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Deadly Voyage - Ryvenbark's Saga 7

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Captain Ryverbark has a dozen men and women in his squad; they are facing two million savage fighters, but to him, the odds are about even.

One of the last truly peaceful and genetically perfect races in the galaxy, the Aristolans, are under assault from the savage Molochs. While the Federation drags its feet to determine a course of action, intergalactic CEO Belen Morganthal recruits Captain Logan Ryvenbark and his team to do the impossible and drive back the threat before the Aristolans are destroyed. For any other team, it would be a suicide mission. But to Ryvenbark there is always hope for the pure of heart.

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Chapter 1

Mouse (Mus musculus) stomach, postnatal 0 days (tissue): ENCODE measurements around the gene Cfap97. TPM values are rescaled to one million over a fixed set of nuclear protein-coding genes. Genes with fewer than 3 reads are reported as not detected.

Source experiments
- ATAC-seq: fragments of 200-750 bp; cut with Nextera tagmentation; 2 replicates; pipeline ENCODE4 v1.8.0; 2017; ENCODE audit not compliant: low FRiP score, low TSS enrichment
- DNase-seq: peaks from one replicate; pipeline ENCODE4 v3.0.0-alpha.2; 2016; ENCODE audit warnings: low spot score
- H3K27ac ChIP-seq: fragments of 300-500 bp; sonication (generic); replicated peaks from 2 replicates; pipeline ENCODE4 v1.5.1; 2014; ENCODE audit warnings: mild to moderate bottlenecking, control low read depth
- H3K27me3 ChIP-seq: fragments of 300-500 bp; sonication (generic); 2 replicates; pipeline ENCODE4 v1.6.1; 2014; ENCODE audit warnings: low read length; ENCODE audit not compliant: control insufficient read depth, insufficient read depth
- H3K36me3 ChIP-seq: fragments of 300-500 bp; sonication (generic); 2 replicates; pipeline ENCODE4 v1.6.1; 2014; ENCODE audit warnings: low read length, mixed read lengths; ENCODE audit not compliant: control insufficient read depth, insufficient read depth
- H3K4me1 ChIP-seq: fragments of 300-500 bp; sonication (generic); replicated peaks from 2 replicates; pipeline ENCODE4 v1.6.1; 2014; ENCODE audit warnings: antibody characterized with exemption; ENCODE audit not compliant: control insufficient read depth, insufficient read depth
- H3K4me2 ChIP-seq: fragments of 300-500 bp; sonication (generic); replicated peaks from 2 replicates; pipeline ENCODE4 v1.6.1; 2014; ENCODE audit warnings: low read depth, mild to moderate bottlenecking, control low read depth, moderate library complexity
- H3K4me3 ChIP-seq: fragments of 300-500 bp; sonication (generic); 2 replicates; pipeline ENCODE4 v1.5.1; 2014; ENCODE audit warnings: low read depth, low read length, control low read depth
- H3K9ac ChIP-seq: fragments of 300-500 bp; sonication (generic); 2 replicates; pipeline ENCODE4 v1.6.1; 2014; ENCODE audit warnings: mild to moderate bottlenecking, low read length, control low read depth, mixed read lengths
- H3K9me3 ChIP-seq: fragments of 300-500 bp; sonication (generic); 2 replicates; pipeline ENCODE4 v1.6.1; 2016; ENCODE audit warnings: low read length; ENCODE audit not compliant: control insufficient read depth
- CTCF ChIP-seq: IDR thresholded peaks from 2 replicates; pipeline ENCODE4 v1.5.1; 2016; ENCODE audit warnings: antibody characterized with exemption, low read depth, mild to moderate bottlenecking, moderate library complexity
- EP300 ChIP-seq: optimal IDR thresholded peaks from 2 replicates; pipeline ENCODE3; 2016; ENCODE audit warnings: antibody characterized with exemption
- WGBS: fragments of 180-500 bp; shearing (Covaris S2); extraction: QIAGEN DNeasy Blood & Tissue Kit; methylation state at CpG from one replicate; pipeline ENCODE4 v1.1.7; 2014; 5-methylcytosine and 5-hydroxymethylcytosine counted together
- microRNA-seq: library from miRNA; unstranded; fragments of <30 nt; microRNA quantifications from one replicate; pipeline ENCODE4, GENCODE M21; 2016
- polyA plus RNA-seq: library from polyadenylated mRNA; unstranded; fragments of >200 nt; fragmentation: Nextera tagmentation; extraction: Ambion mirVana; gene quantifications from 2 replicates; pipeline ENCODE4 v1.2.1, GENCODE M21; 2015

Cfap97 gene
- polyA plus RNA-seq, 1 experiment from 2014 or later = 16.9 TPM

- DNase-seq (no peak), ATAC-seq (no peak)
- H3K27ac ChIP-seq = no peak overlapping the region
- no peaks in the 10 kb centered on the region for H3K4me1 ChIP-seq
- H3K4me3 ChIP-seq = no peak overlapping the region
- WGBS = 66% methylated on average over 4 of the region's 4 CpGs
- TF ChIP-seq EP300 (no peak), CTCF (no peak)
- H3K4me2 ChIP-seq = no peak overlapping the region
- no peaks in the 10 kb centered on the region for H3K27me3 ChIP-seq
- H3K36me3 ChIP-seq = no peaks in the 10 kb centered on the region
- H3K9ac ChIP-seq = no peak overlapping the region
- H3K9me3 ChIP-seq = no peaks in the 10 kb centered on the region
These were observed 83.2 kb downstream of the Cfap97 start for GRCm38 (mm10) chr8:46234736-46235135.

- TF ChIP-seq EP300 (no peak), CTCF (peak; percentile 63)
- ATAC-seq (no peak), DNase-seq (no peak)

Chapter 1Stretching out on the coastal sandsunder the two bright, yellow suns of Beta Five, I was thinkingagainof retirement. I extended my arm and reached for my beach drink.Astrid, on a large red towel, dozed off beside me. The green waveslapped softly at the shore, as if caressing the earth. The BetaFiveoceans are green instead of blue like the oceans of Earth, but thesky is remarkably similar. More of a windy climate than my nativeFlorida and, even though I was sweating, the planet had much lesshumidity than the Sunshine State. I wiped the beads off my face and thenspied a man wearing the burgundy uniform with the white trim ofMorganthal Enterprises walking at a brisk pace. He left the smallwooden walkway and stepped onto the beach. His large boots plungedahalf-inch into the sand. He was about twenty yards from the walkwayto Astrid and me. I met him halfway. “Major Ryvenbark. I must askyou to accompany me, sir.” “Where are we going?” “To Nassau Mountain, sir. Ms.Morganthal has requested your presence.” “If she only requested my presence, acourier would not be needed. I’m guessing shedemanded mypresence,” I said. “She asked that I first request,sir.” “I’m sure she did.” Astrid had woken up. She walked toward us, a blue towelaround her neck. She still looked sleepy and yawned as she came upbeside me. “What is this about?” she said. “I have to go find out,” I said. I would have asked what the situationwas, but I was sure the courier didn’t know. He was merely told tofind me and yank me back to Belen’s office. I assumed this was sometype of emergency, but I had no idea what it was. Belen sparkled in her white suit,dazzling against the snow-covered mountains that stretched justoutside her office’s picture window. For a second I feltill-at-ease for the flakes of space dust that spotted my Raiderbluesuit. She greeted me with a large smile. “Thank you for coming, Logan. Please,sit down.” She didn’t dwell on the usualapologies for interrupting my vacations, or ask about Astrid, so Ithought she had to have something very serious she wanted to talkabout. “I am putting together a smallexpedition to Vega,” she said. “Then I wish you well. When you getback, look me up. I’ll buy you a drink and we’ll celebrate yourgood fortune in coming home alive.” I paused for a moment, and myvoice dropped. “I sincerely hope you make it back, Belen.” Her steel gaze focused on me. “I amputting together an expedition to Vega and I would like you to beonit.” “No, thank you.” “Are you afraid?” I thought for a moment, then nodded.“Yeah. That enters into it.” She sniffed the air like a dog reactingto a bad smell. “Nonsense, Logan. You’re not afraid ofanything.” “Then let’s say I’m cautious.Better yet, let’s say I’m intelligent. No intelligent man orwoman goes to Vega. And nothing this side of a black hole could tugme toward that horrendous pile of rock.” My hand slipped into my jacket pocketand brought out a packet of thin cigars. I inserted one in my mouthand lit it. I took a deep puff and blew out dark gray smoke. “Is that all?” She gave a curtsmile. “Would money influence you?” “Might. There’s a chance, but onlya slim one. How much money are we talking about?” “One million dollars.” That took my breath away. This could bethe occasion for me to retire; no more battles. This could be myonelast mission. Belen leaned back in her chair andsmiled. I took another puff on the cigar. “You know, those thingsused to be bad for you,” she said. “So is a trip to Vega.” I bit into the tobacco and leaned backin the chair. Being genrich meant that my IQ was at the geniuslevel.But that didn’t mean I knew everything, or that events couldn’tcontinue to mystify me. “Belen, why in the world would youwant to go to Vega? It’s not a vacation hotspot. A million istempting, but even then I’m going to refuse.” She walked over, reached her fingersinto my pocket, and pulled out the cigars. She shook the package.When a cigar popped up, she stuck it between her teeth. Shemotionedto me and I lit it for her. Her first puff blew mentholated smokeinto the room. “Let me show you something…” Shethen raised her voice. “Jaclyn, would you come in please?” A door opened in the far wall and atall, young redhead walked into the room. I caught my cigar as italmost fell from my mouth. The young lady had long, lustrous hair.Itreflected the light so that momentarily I thought she had a reddishhalo around her head. She looked at me with dark green eyes. Theskinwas flawless, the milk-white complexion looked immaculate. It hadtobe natural. No machine was that flawless. Her figure, rich andabundant, would have made robots wish they were human, or at leastmale. Her smile radiated warmth. I blinked and stood up. Belen was not an ugly woman. She wasquite beautiful. But she paled in comparison to the stunningredhead.Yet the young lady’s beauty was not the major thing that impressedme about her. “This handsome gentleman is the one Itold you about. Logan, meet Jaclyn Astor. Jaclyn, Logan willaccompany us to Vega. Doesn’t he look distinguished? That deepblack hair.” She walked over and ran her fingers across my jaw.“The black beard stubble. Gives him a ruggedly masculine look,doesn’t it? And a dangerous look.” The redhead walked up and offered herhand. Her smile convinced me life was not only worth living, butworth celebrating. “On the contrary. Mr. Ryvenbark looksrather sweet.” On impulse I didn’t shake her hand,but brought it up to my mouth and kissed her fingers. “Thank you, Miss Astor. It’s been along time since anyone called me sweet. In fact, I don’t think I’veever been called sweet.” “I certainly wouldn’t use thatterm,” Belen said. Looking at such a beautiful woman, Iwondered how the thought nudged into my mind. I was tempted tokneelbefore her, as a loyal soldier would to a queen. “Please call me Jaclyn.” “Call me Logan. You are going toVega?” “Yes.” “Jaclyn, I don’t think Vega is anyplace for civilians. Well, it’s not a place for anybody.” She smiled. “Perhaps not, but I needto go.” “Don’t be impressed by his allegedsweetness. He is much too old for you,” Belen told her. “How old are you, Logan?” Usually it was rude to ask someone’sage, but the voice held such curiosity and naïve affection that itwas impossible to take offense. “One hundred and eighty-six. But Ilook a lot younger. People tell me I don’t look a day over onehundred and twenty.” Jaclyn laughed and looked at Belen.“He’s not only sweet, he’s witty, too.” “Yeah, he’s a laugh a minute. Wouldyou please excuse us, Jaclyn? There are other things Logan and Ineedto talk about.” “Of course.” She moved away andwalked back toward the door. She opened it and disappeared. I had my cigar clasped between fingers.Belen grabbed it and stuck it back between my lips. “You can close your mouth now. Whatdo you think of Jaclyn?” “I’ve never seen anyone like her.Joan of Arc must have given off such an aura. Or maybe the biblicalEve.” “Yes, there is an innocence abouther, isn’t there?” “And a strength.” “Of course. Innocence has strength ofits own. Innocence does not mean weakness.” I shook my head. “Is she Synthetic?Artificial?” Belen gave me a quizzical look that,roughly translated, meant ‘How could you be so dumb?’ “Of course not. Humans, for all oftheir flaws and vices, are the only ones who can be so… virginal.No Synthetic or Artificial could project that. That’s one of thetraits of the human race. We can be evil and we can besaints.” “She’s close to the latter.” “Yes, she is. Speaking of saints,thank you for coming with us to Vega.” “I haven’t said yes yet.” “I know you, Logan. In addition tothe sweetness Jaclyn detected, you have your own type of innocenceand a chivalric ethic. You’re a White Knight.” She leaned back on the desk and stuckthe cigar in her mouth. “So how many men will you need?” “Wait a minute. There—” “Besides, there’s another reason tomake our voyage.” “Ever sought a career as a travelagent, Belen?” “No, I already have a full-time job.” She went behind her desk and rolled thechair out. She wheeled it right in front of me and sat down. “Whatif I told you that at one time there was a highly advancedcivilization on Vega? Now it’s beneath the wind, ice, deserts, andstorms, but it was more highly developed than any currentcivilization we know. It had exceedingly high-tech weapons — morethan enough to wipe out evil races such the Creagers the next timethey attack a peaceful planet.” I rolled the cigar around in myfingers. “Belen, I trust your word. You’ve never lied to me. Sowhen you say something, I assume you know what you’re talkingabout.” “I’ve never led you astray, haveI?” “No, so I will just ask once. Are yousure?” She nodded. “Ninety-five percentsure. There’s always the unexpected and always a slight chance oferror. But ninety-five percent is pretty good odds.” “Yes, it is.” She reached over and touched the beardstubble. “So how many men do you need?” “About a dozen. If I go.” “There’s one other reason youshould join us, if you need one. You can make the most unique andamazing discovery in the history of man if you come withus.” “Just how would I do that?” “Have you ever seen anyone likeJaclyn? I’m not changing the subject. One question is directlyrelated to the other.” “No, I haven’t. There is somethingabout her presence. A type of human magnetism. It’s like goodnesshas a power and it exudes from her.” “Exactly, and you know why she’slike that?” “Have no idea.” She leaned over and stared directly inmy eyes. Her lips moved close to me and she whispered. “She is anAristolan. She has never fallen and her race has never fallen. Theyare the humans we were meant to be. The Adam and Eve on Vega neversinned. They are perfect in body, in spirit, perfect in DNA. Theyare, to use a word never used today because we’ve forgotten what itis, righteous.” Belen paused for a moment, thenwhispered again. “Do you understand the implications formankind?” I nodded, although I wasn’t sure Idid. “So…” I let the word hang in the air for aminute. “So… perhaps I will mosey along to Vega with you, afterall.” After a time of silence, I sat back andmatched her steely gaze with mine. “Have anything to drink?” She snapped her fingers. “Edward, getMr. Ryvenbark a drink. What would you like?” “Whiskey sour.” “Whiskey sour, Edward.” A pale figure in a dazzling black andwhite butler uniform had come into the room. He walked to the bar,mixed a drink and brought it to me. “Tell me he’s not a Synthetic,” Isaid. “No, he’s a robot.” “Good.” “You don’t like Synthetics?” “No, they’re treacherous. You can’ttrust them.” “Then I’m glad I don’t have anyaround.” I sipped my drink. “A half-dozen menmight be enough. But I’d prefer twelve. How much time do Ihave?” “The Aristolans don’t have muchtime. I’d like to leave in two weeks.” I raised my glass to her. “In twoweeks I can get you the toughest, smartest, meanest grunts in thegalaxy.” Edward brought her a drink. She smiledas she sipped the liquor. “So what are our chances if you haveyour tough, mean colleagues with you?” “Of surviving Vega? About tenpercent.” She raised her glass and clinked itagainst mine. “Only ten to one odds. That’s not too bad.” A few minutes later she escorted meinto her command center; high-tech computers, scanners, militaryequipment, communications. There were three large, color-filledscreens. Belen’s homeworld was on one. Her current planet ofresidence was on another, and a third screen showed what Vegalookedlike. An ugly place. A great deal of the planet, at leastthe northern half of it, was covered in blue ice. The polar regionshad grown and invaded the three continents. All had long stretchesofblue that slowly faded and became a light, then a dark, green.Belowthe equator, there were two vast forests, hot, humid, and deadly. Alarge desert stretched above and below the equator on one of thecontinents. Belen tapped a computer. “Betsy, thisis Logan Ryvenbark. Say something, Logan.” “Hello Betsy, how are you?” “Fine. And you Mr. Ryvenbark?” “So good I can hardly stand it.Please call me Logan.” “I shall, Logan.” “Betsy, if you would, please respondto Logan’s voice as if he were me. He will be asking you questionsabout the planet Vega.” She tapped the computer again. “I haveall the information there is on Vega which, to be honest, isn’t allthat much, stored in Betsy. She can also send out anycommunicationsyou need.” I nodded. “The civilization you sayexists, where is it?” She flicked her hand at a screen and acircle of green marked a small area on one of the continents. Thearea was south of an ocean. A green circle was surrounded by angryblacks and reds. Traveling a thousand miles south, another redcirclewas drawn. This one was in a midst of dull yellow. “The green spots are where thecivilizations were buried, and I mean buried. The top one is wherethe Aristolans are located. The circle below is a desert. A fewmilesunderneath are cities and whatever else is left of a race thatmighthave ruled the galaxy for centuries. A rather enlightened race, wesuspect.” “Who is ‘we’?” “A few scientists and other experts Iengaged. They all signed confidential agreements. I wanted to keepitsecret. We didn’t have a chance to do a first-hand inspection, mindyou. There was no one walking around the planet, and certainly noonebelow ground. We sent in probes and some were able to penetrate thesurface.” She tapped on a computer and her fingershowed up on the screen. The nail rat-a-tat-tatted the upper,smallergreen circle. “There are other cities here, webelieve ‘here’ meaning way below the surface.” Belen tapped thegreen spot inside the red again. “We believe there are two races onVega, and perhaps more. Our probes did not go all over the planet.Weaimed for very specific areas. The Aristolans are centered here.Fromall indications, they are rural in nature but not primitive. Noadvanced technology, though. Comparable to Europe in the 1400s.Before industrialization. Their weapons are only spears, swords andarrows. Although they are a peaceful, enlightened race, they needthose weapons.” “That’s surprising. Until now,science offered no opinion on whether the planet was populated.Because of all the bad weather, it was assumed all sentient life,ifthere ever was any, was dead.” “Until now, science paid littleattention to the planet.” That was true enough. At the Academy Idid my dissertation on the history of Florida, my native state.Backin the 1950s, it was still a sparsely populated place. A highwayrandown the east coast and through the middle of the state, withstartsand stops along the west coast. There was a small road running fromthe coastal town of Vero Beach west. Ultimately it crossed a stateroad heading to Orlando. Thirty miles before the crossroads was alittle shack of a town, where nobody went, called Yeehaw Junction.Not really a town, just a few buildings. It was the ultimateout-of-the-way place. Vega was the Yeehaw Junction of thegalaxy. “The Aristolans are surrounded by amore hostile race we named the Molochs.” I looked at the gold cross around herneck. “Biblical reference?” “Yes. I thought the name fit. Thinkof Genghis Khan and his hoards. They seem almost subhuman and theyare determined to exterminate the Aristolans.” “So you want to do a rescue mission?” She shook her head. “Yes. If theAristolans have preserved, or at least kept the technology fromprevious civilizations safe, we can at least help them out abit.” “OK, we can save the race. But wouldit be better to land in the desert?” “Not really. There’s no guaranteethe Molochs wouldn’t attack there, too. They control the rest ofthe planet and they are not neighborly.” “Well, since we don’t have an army,it might help to have the Aristolans on our side.” “That was my thought. And in return,we can provide them with some help. They are hopelesslyoutnumbered.” I sighed and lit another cigar. It wasa great comfort that cigars actually benefited smokers nowadaysinstead of releasing toxins. “You have security forces, Belen. Howmany men will be coming with us?” She didn’t hesitate. “About ahundred.” “Trained?” “Not as well trained as LoganRyvenbark and his private crew, nor as well trained as his friendsCommander Cleed and Lt. Jade. But my men are competent andcourageous.” “OK, Belen. But tell me this. I knowwhy I’m going to Vega. I know why you’re going. Jaclyn is goingbecause…?” “She’s going home. She was bornthere.”